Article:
Volunteer field technicians are bad for wildlife ecology

Auriel M.V. Fournier, Alexander L. Bond

Research output: Contribution to journalArticlepeer-review

Abstract

Many advertised field-technician positions sound worthwhile, but have no or very low pay. Although these can be valuable experiences, not paying technicians for their work undermines their professionalism and the professionalism of science as a whole. These unpaid technician positions are available to only the privileged few; and the positions exclude minorities, parents, and other groups who cannot afford to work unpaid. By creating such positions, we prevent everyone, regardless of background, from having a chance to get the field experience they need, and this limits the diversity of voices in wildlife ecology and conservation. We recognize finances are often tight, and there is a long tradition of unpaid work, but these are not valid rationalizations for continuing this practice. Unpaid technicians and internships are bad for science, and the conservation of our natural world. We cannot afford to not pay our technicians.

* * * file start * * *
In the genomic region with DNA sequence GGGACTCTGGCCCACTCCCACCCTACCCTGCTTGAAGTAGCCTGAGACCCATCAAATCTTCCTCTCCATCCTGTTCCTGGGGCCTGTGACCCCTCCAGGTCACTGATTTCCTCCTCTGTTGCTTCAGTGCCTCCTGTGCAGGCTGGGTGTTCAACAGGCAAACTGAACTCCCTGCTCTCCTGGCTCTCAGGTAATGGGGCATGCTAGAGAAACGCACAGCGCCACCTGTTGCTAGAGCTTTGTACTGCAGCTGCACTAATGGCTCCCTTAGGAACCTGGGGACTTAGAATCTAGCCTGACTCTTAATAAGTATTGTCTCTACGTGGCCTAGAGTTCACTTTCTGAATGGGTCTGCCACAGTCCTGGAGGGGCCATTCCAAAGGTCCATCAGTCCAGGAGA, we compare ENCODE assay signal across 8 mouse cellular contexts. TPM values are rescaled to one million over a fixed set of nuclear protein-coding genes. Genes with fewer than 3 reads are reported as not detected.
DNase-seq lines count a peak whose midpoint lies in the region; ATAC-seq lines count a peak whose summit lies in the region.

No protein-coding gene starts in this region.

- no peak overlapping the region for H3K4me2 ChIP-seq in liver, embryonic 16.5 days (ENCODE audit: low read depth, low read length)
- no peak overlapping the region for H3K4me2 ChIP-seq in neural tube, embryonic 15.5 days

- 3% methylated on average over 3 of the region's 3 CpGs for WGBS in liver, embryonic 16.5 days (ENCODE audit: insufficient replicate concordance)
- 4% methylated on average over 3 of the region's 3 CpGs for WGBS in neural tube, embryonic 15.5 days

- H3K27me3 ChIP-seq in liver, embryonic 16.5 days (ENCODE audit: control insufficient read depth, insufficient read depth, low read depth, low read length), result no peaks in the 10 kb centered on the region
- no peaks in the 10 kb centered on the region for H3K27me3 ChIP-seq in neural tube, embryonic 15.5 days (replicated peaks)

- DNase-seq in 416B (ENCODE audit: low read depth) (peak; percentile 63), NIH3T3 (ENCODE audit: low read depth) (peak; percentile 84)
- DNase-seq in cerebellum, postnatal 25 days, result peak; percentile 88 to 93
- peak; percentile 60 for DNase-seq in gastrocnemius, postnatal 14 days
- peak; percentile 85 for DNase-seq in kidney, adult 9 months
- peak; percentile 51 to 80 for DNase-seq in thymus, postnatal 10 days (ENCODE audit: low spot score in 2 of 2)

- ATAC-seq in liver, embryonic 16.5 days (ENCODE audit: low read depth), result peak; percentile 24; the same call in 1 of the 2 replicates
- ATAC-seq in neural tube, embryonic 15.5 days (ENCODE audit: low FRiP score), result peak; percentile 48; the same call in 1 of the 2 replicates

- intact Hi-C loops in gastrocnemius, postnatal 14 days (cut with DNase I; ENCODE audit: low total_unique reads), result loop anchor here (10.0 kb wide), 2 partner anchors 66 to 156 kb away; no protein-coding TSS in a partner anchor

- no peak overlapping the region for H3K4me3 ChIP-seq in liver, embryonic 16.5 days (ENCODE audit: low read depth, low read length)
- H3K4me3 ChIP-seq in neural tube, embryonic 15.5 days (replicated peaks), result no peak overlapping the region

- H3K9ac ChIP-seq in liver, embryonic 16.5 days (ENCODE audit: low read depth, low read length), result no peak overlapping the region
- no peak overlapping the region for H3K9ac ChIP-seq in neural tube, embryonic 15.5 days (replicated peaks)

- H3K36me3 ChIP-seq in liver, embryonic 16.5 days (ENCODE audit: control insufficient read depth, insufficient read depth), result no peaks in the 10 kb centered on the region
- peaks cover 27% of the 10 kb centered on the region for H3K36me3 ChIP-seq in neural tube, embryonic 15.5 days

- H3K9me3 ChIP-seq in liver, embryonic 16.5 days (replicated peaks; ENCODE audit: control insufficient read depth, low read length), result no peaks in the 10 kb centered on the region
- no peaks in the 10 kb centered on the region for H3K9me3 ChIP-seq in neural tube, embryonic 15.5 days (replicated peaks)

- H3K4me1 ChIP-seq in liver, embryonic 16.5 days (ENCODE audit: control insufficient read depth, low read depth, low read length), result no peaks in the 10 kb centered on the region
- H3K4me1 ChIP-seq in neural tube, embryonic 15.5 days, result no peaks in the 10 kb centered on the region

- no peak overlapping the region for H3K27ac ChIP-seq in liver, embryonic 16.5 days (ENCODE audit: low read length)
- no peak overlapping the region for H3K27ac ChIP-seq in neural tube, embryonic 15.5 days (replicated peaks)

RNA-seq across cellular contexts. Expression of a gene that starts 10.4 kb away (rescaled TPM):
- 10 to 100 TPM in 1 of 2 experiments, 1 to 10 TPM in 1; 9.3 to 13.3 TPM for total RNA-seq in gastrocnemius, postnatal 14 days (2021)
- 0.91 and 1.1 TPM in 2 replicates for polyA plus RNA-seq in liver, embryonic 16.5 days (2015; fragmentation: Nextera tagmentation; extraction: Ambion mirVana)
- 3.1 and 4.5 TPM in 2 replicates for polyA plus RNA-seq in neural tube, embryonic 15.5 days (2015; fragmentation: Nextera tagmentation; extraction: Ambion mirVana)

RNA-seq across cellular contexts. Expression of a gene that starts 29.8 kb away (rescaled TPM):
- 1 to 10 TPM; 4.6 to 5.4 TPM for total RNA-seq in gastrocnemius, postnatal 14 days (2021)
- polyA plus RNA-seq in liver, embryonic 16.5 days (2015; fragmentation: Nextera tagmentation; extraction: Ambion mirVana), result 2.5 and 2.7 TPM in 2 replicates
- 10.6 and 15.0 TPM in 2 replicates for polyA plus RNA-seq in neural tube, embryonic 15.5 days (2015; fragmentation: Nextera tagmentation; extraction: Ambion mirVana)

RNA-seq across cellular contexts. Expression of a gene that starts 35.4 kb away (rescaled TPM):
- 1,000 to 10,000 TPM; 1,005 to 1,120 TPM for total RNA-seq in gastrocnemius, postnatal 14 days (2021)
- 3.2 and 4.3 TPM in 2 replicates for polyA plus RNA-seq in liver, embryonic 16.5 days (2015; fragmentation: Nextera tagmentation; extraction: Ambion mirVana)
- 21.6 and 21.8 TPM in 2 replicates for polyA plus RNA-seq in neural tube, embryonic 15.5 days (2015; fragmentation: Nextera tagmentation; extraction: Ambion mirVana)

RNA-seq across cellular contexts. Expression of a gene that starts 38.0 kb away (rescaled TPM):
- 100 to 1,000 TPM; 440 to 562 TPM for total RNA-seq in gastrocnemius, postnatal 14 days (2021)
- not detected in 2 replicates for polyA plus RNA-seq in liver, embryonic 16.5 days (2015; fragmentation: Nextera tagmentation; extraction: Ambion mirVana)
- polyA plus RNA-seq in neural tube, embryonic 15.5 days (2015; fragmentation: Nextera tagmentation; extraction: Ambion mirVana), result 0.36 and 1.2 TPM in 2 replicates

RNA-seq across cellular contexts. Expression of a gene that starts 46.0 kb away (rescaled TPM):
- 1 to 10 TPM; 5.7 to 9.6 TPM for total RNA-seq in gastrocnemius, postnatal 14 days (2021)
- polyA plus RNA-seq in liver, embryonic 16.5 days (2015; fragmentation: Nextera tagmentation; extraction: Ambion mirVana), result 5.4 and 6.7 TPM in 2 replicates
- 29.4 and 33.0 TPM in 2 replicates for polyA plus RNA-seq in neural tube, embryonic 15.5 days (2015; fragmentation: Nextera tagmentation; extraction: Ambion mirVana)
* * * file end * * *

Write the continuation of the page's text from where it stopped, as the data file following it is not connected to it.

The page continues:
Original languageEnglish (US)
Pages (from-to)819-821
Number of pages3
JournalWildlife Society Bulletin
Volume39
Issue number4
DOIs
StatePublished - Dec 1 2015
Externally publishedYes

Keywords

  • diversity
  • field technician
  • volunteer

ASJC Scopus subject areas

  • Nature and Landscape Conservation

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